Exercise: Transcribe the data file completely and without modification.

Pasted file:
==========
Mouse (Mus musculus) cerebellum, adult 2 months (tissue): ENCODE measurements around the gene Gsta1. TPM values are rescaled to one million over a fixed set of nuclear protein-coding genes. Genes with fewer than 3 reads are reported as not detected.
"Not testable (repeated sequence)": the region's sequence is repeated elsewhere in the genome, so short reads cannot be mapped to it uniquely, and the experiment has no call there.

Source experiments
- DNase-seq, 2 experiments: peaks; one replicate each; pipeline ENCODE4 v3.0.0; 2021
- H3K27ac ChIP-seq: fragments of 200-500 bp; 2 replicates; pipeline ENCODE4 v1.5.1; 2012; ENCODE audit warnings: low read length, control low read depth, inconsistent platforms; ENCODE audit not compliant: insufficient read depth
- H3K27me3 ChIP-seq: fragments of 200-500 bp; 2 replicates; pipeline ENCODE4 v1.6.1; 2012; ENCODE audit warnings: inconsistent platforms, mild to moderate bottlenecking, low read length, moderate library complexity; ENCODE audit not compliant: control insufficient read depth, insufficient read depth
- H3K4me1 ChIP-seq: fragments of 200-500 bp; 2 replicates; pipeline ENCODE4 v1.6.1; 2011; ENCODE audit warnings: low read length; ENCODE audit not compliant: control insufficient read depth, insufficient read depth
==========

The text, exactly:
Mouse (Mus musculus) cerebellum, adult 2 months (tissue): ENCODE measurements around the gene Gsta1. TPM values are rescaled to one million over a fixed set of nuclear protein-coding genes. Genes with fewer than 3 reads are reported as not detected.
"Not testable (repeated sequence)": the region's sequence is repeated elsewhere in the genome, so short reads cannot be mapped to it uniquely, and the experiment has no call there.

Source experiments
- DNase-seq, 2 experiments: peaks; one replicate each; pipeline ENCODE4 v3.0.0; 2021
- H3K27ac ChIP-seq: fragments of 200-500 bp; 2 replicates; pipeline ENCODE4 v1.5.1; 2012; ENCODE audit warnings: low read length, control low read depth, inconsistent platforms; ENCODE audit not compliant: insufficient read depth
- H3K27me3 ChIP-seq: fragments of 200-500 bp; 2 replicates; pipeline ENCODE4 v1.6.1; 2012; ENCODE audit warnings: inconsistent platforms, mild to moderate bottlenecking, low read length, moderate library complexity; ENCODE audit not compliant: control insufficient read depth, insufficient read depth
- H3K4me1 ChIP-seq: fragments of 200-500 bp; 2 replicates; pipeline ENCODE4 v1.6.1; 2011; ENCODE audit warnings: low read length; ENCODE audit not compliant: control insufficient read depth, insufficient read depth